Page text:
But beyond the visible examples of for‐profit education, that pesky old disruptor, the Web, is providing a challenge to any institutional infrastructure, as noted above, that is built on the sharing of information or knowledge. Separate the knowledge from the institution that exists by providing it, and you have a serious problem for that institution. There’s gold in them thar hills, too, for the smart entrepreneurs who exploit the disruption.

Is Murdoch that smart? We’ll see. In the interim, it’s smart for all media companies to consider the possibilities in this arena, because education — at all levels — is so ripe for disruption. Like media, “the system” gets a lot of complaints from parents and taxpayers, and today, those people can do something about it. I’ve advised clients in markets with a major university that this will be THE ongoing beat for years to come. Will those institutions get involved in the disruption? Not likely, because they have to protect the traditional infrastructure in order to sustain themselves, and that will be their clear mission. It takes considerable courage to cannibalize yourself in hopes of future relevance. It hasn’t happened with media and it won’t happen with education either.

Meanwhile, there’s a significant opportunity for media companies to play a role in the disruption. Why? Because the path is all about growth, and we don’t have a dog in the fight to protect the institution.

Keep an eye on News Corp and stay tuned.

(Originally published in AR&D’s Media 2.0 Intel — sign up here)

Education is next. Are we prepared?

education is in disruptionEducation is next, as western civilization’s second Gutenberg moment moves along, and those readers with universities in their markets need to be pursuing this story with all seriousness. I’ve been saying it for years, but now Bill Gates is saying it, so people will have to pay attention (the guy’s pay grade is a little above mine!).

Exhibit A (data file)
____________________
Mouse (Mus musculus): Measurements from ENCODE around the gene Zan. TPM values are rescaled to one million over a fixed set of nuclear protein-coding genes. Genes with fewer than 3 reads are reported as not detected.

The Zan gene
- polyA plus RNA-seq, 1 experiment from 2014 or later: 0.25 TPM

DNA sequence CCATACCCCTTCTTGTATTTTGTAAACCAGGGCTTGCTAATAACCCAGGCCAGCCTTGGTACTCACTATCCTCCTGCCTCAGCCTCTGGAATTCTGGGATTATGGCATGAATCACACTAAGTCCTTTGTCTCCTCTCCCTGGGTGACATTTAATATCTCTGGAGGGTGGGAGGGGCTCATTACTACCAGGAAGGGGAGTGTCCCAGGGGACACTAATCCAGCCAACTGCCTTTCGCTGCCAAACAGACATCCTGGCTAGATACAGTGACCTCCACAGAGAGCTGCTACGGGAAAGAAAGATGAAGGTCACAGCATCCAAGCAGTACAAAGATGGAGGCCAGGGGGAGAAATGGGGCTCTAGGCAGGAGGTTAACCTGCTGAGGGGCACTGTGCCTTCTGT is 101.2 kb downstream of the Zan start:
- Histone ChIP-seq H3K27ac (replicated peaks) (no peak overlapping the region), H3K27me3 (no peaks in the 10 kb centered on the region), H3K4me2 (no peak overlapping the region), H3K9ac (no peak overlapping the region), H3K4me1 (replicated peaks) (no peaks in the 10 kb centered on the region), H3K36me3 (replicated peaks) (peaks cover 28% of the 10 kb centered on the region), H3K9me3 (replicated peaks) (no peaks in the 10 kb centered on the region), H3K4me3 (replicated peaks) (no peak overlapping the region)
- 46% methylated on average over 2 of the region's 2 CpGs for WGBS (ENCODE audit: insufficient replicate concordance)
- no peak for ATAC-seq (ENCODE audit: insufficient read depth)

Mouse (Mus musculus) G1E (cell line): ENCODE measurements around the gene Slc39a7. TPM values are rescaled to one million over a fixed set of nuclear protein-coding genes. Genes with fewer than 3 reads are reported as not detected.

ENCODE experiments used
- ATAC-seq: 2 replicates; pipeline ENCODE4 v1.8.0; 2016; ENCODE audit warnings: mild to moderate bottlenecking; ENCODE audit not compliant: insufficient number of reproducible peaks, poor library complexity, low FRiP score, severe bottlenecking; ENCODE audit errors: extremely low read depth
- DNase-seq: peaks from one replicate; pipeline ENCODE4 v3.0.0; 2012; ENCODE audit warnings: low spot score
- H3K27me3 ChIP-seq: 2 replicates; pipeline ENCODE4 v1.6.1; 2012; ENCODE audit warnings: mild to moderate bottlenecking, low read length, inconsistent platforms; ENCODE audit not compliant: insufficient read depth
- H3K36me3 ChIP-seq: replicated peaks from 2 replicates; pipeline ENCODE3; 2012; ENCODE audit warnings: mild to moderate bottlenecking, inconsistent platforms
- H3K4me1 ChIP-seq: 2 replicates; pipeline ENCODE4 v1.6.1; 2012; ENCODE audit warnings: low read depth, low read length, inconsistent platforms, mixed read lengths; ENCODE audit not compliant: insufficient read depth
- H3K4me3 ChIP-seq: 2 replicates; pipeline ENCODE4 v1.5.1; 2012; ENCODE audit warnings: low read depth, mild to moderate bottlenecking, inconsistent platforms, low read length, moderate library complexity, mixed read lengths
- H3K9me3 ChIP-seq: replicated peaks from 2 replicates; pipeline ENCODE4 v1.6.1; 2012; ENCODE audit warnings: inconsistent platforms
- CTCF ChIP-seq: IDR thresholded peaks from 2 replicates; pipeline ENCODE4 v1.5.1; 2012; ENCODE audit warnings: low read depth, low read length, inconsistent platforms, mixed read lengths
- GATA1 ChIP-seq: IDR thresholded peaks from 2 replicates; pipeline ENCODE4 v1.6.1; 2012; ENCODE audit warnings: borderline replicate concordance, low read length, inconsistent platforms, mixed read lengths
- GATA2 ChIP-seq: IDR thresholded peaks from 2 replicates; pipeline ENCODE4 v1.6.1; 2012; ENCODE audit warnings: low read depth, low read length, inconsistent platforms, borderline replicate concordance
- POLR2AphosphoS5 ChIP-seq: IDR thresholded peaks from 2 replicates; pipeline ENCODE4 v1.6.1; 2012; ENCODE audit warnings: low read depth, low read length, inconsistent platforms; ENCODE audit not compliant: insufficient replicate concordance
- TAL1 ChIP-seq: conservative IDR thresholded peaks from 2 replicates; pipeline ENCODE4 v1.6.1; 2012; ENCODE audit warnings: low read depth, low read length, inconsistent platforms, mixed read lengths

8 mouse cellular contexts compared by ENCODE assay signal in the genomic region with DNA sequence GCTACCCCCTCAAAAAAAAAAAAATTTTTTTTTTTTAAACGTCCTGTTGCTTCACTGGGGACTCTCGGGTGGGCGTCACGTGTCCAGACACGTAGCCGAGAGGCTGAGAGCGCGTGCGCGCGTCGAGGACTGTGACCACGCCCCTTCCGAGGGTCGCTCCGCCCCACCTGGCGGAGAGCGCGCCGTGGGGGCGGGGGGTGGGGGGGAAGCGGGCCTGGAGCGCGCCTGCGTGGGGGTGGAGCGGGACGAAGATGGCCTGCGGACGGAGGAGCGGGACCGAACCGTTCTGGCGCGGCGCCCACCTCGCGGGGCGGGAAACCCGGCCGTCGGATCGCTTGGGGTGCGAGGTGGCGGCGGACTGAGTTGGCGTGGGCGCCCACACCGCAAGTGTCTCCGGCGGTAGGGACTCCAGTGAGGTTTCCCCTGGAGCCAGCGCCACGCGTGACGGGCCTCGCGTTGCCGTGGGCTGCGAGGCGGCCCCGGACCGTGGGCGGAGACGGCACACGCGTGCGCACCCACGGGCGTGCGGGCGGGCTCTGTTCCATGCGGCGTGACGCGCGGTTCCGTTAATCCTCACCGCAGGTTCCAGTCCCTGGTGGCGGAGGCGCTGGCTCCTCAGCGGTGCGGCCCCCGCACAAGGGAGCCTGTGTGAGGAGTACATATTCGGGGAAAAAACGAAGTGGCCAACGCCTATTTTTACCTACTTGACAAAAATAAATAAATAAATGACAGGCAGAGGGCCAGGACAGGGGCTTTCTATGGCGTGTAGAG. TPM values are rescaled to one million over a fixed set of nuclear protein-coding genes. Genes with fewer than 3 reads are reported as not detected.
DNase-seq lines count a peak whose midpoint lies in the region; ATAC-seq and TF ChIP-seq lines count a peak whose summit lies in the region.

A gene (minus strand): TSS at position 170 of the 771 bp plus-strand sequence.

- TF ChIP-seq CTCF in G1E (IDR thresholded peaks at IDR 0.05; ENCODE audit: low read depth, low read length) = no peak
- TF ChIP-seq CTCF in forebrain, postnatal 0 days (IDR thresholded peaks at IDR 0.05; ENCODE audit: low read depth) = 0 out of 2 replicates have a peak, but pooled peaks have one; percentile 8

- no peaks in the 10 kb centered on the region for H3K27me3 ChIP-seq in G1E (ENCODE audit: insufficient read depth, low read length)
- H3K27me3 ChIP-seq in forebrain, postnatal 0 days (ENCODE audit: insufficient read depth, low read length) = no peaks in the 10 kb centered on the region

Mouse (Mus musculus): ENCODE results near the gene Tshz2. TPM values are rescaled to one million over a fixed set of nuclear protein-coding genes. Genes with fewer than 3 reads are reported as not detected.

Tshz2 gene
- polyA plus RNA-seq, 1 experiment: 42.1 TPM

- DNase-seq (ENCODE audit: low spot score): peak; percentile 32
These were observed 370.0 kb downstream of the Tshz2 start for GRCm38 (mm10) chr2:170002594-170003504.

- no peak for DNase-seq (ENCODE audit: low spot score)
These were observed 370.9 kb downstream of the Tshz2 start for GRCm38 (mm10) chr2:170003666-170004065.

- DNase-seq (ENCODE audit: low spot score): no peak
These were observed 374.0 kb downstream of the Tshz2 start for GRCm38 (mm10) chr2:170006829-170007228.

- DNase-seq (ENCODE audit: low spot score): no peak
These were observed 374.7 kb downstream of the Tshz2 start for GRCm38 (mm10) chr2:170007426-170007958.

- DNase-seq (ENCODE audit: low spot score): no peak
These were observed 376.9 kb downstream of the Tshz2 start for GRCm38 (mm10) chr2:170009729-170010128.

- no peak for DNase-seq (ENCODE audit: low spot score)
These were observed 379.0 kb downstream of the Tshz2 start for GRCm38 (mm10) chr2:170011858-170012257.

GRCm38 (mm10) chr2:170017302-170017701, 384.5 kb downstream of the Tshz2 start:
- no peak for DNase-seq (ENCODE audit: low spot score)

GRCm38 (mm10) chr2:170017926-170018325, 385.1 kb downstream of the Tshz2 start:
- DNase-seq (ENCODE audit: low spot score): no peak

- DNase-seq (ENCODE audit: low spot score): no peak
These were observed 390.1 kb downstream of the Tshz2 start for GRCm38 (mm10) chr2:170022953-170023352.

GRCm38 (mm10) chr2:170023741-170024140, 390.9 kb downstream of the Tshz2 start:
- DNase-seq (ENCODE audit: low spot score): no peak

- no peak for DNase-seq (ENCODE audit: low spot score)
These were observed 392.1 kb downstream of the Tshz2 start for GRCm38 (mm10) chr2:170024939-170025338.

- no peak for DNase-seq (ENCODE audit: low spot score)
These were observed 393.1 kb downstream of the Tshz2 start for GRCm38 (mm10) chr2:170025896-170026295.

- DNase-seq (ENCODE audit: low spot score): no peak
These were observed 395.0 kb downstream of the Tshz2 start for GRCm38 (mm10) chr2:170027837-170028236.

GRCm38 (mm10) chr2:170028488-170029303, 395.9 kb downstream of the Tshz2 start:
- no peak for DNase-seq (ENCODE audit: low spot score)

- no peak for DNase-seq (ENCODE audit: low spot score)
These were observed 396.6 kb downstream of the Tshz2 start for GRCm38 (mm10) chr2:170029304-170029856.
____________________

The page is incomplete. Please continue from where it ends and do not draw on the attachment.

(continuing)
For the unfamiliar, when Gutenberg printed the Bible, he tossed a significant monkey wrench in the authority of the Roman Catholic Church, because access to the Bible was what gave “the church” its role in the culture. There were kings and lords, but all feared the church, because the church controlled the masses. They were the ones who published the Bible, and here was Gutenberg defying them. Damned heretics! When you add John Wycliffe’s common language translation, anyone who could read could access formerly protected knowledge.

This event dramatically changed everything in the West, and the modern age was born.

The same thing is happening today, because the Internet is making formerly protected knowledge available at our fingertips, and any institution — there are NO exceptions — whose authority is based on protected knowledge is threatened. The 21st Century will be one of disruption upon disruption, and what comes out on the other side won’t even resemble what we have today.

Media was first, because it’s so visible. Media controls life’s narratives, and that has worked just fine for culture’s élite, but no so much for everyday people. Journalists like to think that we have some sort of “special” knowledge that enables our trade, but as the tools of personal media have advanced, that knowledge doesn’t seem so special after all.